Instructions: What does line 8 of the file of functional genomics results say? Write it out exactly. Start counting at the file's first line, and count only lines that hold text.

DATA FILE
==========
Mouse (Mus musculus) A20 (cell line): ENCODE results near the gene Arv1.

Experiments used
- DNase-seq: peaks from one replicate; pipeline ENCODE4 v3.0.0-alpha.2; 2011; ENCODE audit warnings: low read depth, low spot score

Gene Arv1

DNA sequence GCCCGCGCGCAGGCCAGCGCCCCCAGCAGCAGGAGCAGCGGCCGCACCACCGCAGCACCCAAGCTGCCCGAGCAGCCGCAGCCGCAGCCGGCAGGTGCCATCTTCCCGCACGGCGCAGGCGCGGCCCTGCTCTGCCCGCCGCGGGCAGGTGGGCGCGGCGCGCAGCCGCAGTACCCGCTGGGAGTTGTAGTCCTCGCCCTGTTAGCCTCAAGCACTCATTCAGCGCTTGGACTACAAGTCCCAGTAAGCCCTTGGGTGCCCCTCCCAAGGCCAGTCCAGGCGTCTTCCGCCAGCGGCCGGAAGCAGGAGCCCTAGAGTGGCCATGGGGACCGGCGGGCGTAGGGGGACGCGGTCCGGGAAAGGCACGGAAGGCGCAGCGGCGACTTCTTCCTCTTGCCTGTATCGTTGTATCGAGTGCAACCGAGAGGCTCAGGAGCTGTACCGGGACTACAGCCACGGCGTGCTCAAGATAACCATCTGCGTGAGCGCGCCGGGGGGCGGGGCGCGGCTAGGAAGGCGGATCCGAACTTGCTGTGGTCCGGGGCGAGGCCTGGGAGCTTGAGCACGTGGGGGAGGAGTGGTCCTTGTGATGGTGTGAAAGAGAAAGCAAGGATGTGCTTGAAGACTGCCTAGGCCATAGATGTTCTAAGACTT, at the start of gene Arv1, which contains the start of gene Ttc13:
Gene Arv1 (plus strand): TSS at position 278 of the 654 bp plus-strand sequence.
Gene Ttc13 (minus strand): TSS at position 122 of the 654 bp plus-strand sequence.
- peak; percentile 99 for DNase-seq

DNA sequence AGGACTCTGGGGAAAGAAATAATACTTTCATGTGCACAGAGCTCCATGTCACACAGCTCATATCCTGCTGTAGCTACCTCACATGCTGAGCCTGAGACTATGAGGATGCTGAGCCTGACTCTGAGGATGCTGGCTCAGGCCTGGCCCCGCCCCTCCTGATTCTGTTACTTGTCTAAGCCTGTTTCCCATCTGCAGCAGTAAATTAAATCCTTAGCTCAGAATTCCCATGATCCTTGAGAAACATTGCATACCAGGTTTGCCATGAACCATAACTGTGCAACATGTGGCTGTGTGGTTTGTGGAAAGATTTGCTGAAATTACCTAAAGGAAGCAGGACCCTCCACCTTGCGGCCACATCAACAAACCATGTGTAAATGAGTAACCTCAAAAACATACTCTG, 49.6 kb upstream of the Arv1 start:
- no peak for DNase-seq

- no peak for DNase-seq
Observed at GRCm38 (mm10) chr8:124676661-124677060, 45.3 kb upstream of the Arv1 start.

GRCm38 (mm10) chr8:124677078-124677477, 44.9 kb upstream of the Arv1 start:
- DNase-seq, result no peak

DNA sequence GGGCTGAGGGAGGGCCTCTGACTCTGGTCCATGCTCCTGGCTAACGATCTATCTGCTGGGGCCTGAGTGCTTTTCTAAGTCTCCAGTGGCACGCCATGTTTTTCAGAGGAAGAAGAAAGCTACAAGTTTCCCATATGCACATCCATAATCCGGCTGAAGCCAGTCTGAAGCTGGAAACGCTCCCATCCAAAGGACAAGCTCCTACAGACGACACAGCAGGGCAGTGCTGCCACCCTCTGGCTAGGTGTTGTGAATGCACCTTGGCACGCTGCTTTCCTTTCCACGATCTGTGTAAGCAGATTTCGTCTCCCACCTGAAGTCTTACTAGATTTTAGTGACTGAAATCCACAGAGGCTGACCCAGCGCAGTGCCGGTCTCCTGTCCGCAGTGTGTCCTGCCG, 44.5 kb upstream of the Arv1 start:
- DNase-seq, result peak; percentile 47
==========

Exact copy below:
- peak; percentile 99 for DNase-seq